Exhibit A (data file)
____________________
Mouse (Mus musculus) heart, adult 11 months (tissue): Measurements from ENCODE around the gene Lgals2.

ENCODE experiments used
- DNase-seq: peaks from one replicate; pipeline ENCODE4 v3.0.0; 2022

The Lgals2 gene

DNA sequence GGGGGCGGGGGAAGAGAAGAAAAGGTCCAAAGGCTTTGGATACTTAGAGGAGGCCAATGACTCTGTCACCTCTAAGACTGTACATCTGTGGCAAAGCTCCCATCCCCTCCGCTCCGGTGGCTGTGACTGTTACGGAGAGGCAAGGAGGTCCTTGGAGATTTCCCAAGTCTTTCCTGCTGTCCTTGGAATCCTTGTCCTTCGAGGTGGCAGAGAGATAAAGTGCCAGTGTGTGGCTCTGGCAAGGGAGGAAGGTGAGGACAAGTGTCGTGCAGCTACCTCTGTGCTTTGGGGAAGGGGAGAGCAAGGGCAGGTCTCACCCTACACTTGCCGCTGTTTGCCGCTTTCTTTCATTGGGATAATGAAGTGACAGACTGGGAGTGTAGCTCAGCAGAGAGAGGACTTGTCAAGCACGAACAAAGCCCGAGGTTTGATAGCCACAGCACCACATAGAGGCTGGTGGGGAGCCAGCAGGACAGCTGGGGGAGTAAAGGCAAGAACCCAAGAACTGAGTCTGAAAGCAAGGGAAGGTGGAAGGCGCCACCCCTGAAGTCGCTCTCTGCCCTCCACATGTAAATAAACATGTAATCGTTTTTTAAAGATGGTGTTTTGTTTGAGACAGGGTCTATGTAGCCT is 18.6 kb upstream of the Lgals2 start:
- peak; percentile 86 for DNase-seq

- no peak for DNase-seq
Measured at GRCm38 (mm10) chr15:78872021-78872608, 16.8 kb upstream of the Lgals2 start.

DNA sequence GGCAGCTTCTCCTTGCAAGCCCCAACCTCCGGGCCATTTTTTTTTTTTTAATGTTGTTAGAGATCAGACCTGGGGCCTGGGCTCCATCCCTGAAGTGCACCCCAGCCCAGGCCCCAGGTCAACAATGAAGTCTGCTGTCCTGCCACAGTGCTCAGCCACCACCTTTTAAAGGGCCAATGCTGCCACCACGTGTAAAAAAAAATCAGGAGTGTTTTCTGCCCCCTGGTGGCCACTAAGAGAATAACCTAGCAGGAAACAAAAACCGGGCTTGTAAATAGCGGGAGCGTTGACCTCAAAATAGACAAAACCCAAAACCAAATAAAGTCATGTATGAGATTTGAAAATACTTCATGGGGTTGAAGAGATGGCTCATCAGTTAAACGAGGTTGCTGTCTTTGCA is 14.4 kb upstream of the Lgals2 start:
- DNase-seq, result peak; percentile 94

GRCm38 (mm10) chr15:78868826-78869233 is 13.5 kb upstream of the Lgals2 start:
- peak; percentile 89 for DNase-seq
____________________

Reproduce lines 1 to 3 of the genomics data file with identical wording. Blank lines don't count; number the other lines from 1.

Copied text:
Mouse (Mus musculus) heart, adult 11 months (tissue): Measurements from ENCODE around the gene Lgals2.

ENCODE experiments used
- DNase-seq: peaks from one replicate; pipeline ENCODE4 v3.0.0; 2022